What Can I Eat If I Have Diabetes

Diabetes has become an extremely prevalent illness in today’s society. There are many factors that can lead to diabetes. Some of them include a sedentary lifestyle, stress, and genetic predisposition. But the most often cited reason is an unhealthy diet.

So if you have diabetes, or if your mission is to prevent the illness from occurring in the first place, what types of foods can you eat? In this article, you will discover the answer to that question.

What To Look Out For

When we try to address the recommended dietary habits, it is important to know why we recommend certain foods and not others. The main point that you should address when creating a meal plan is blood sugar spikes. For instance, foods that contain a lot of sugar (fruits, processed foods, carbs in general) can create blood sugar spikes, which produce an insulin release.

These carbohydrate foods can be separated into two categories: simple and complex carbs. Simple carbs are those that are digested and enter the bloodstream much faster, thus causing larger blood sugar spikes. The complex carbs take longer to digest, therefore causing less of an upset. This is the main thing to look out for.

Moderation Is Key

But with that being said, diabetics are encouraged to eat a moderate diet that includes all natural, organic foods, that can feed the body with all the necessary vitamins, minerals, protein, essential fats, and fiber. The issue is not really in the food itself, but in the quantities you can eat.

A diabetic can still indulge in a small sugar treat from time to time but it should always be done in moderation. There is a certain hierarchy of foods by which you should create your daily dietary choices. So let’s see which foods are the healthiest.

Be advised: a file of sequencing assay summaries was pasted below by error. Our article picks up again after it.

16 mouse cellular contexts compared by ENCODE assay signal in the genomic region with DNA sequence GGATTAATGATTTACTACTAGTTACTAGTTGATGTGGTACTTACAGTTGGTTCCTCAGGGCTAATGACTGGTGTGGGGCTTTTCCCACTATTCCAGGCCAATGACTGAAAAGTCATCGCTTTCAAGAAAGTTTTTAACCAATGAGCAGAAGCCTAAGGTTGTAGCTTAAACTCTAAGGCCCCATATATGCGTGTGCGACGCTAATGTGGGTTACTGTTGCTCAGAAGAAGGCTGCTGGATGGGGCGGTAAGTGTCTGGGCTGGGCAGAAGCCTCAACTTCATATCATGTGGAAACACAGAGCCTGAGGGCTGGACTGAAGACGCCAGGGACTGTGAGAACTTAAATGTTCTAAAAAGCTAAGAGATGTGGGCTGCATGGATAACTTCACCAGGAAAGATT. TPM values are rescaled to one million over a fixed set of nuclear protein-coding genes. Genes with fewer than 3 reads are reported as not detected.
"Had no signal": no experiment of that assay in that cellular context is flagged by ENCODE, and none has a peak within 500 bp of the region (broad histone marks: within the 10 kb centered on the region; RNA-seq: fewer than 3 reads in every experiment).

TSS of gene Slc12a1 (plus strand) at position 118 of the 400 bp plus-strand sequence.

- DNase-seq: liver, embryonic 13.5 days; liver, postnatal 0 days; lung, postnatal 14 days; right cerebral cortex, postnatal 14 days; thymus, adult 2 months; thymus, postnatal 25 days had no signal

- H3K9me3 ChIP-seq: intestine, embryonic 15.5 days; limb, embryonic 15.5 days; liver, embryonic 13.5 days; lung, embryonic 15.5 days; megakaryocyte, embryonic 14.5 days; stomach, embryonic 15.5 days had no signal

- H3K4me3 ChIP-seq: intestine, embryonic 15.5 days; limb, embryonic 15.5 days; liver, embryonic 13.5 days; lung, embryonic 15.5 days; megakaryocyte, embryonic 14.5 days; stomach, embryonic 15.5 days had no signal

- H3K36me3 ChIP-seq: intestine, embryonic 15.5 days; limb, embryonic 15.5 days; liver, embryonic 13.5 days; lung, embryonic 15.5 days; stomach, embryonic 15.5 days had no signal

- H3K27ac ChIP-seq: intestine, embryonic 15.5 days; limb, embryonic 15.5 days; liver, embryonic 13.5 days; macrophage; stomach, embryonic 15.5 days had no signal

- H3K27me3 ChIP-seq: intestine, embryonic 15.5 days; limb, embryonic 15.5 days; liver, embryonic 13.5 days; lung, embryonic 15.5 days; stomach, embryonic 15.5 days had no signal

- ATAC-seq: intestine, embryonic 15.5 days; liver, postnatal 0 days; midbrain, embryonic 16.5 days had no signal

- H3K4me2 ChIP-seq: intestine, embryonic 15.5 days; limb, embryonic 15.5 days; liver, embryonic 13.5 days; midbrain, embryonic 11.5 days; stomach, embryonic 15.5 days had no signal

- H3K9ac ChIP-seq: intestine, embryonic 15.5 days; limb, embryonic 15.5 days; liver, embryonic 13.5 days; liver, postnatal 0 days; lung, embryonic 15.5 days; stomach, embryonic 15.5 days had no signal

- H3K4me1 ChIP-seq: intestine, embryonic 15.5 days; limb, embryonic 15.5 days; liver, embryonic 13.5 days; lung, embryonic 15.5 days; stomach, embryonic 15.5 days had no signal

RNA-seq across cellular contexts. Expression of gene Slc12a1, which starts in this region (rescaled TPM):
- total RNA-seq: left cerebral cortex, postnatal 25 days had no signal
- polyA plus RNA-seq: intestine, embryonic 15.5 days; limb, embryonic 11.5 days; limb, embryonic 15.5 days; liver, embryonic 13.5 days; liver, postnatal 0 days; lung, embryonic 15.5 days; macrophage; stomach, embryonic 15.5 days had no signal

1. Protein

Protein-rich foods are an excellent choice for diabetics, since they are generally healthy, and do not cause blood sugar elevation. The best choices include beef, chicken, pork, turkey, fish, seafood, tofu, nuts, dairy and eggs. Always go for low fat parts of meat and low fat dairy. The preparation of food is also important. Avoid fried foods and rather bake, cook or grill your meat and fish.

2. Fats

Fats are also good, but you should make a distinction between healthy (unsaturated) and unhealthy (saturated) fats. The healthy fats include vegetable oils, nuts, seeds and avocados. Fish rich in omega-3 fatty acids is also good for brain and cardiovascular health. But you should stay away from saturated fats found in animal products, and also in processed foods.

The oils used in processed foods are extremely unhealthy as they are hydrogenated to make the food last longer. Our bodies unfortunately have not evolved for their consumption, and they can create inflammation in the gut and a host of other issues as well.

3. Starches

As has been previously mentioned, carbs should be separated as simple and complex. You should limit your consumption of simple carbs and eat more of the complex varieties. Some excellent complex starches include brown rice, oatmeal, quinoa, buckwheat, millet, baked sweet potato, and whole grain breads.

Avoid products made with white flour, and processed grains like white rice, sugar-rich cereals, and white bread. The same is true for all the various processed snacks like Snickers, Oreo, etc.

4. Vegetables

For diabetics, vegetables should be the main food on the menu. Vegetables contain a host of nutrients, and fiber which is essential for regulating blood sugar.

The best diabetic friendly vegetables are green, fiber-dense varieties, such as broccoli, kale and spinach. Try to limit your sodium intake and added sauces/toppings, and you’re good to go.

5. Fruit

Fruit contains a lot of sugar, but it’s also extremely healthy, due to the large amount of minerals and vitamins, as well as fiber. It should be treated as a semi-occasional treat, but don’t overindulge in it.

Basically, fresh and frozen fruit is the healthiest. You should avoid canned fruits with heavy syrup, and also fruit drinks, since they contain very little fiber and can cause a faster blood sugar increase.

6. Drinks

Ideally, the best drinks you can have are water and tea. All the other drinks, such as coffee, beer, wine, energy drinks, hot chocolate, should not be consumed on a daily basis, especially if there’s extra sugar added to them.

So that is the general info you should have in mind. If you’re trying to create a diabetic-friendly diet, limit your consumption of simple sugars and fried foods. At the same time try to add a variety of healthy foods so that you don’t miss any of the important macro and micro-nutrients (protein, carbs, fats, minerals, vitamins, and fiber).

I hope this article has expanded your knowledge on this topic, and will serve you as a guide in creating and maintaining healthy dietary habits.

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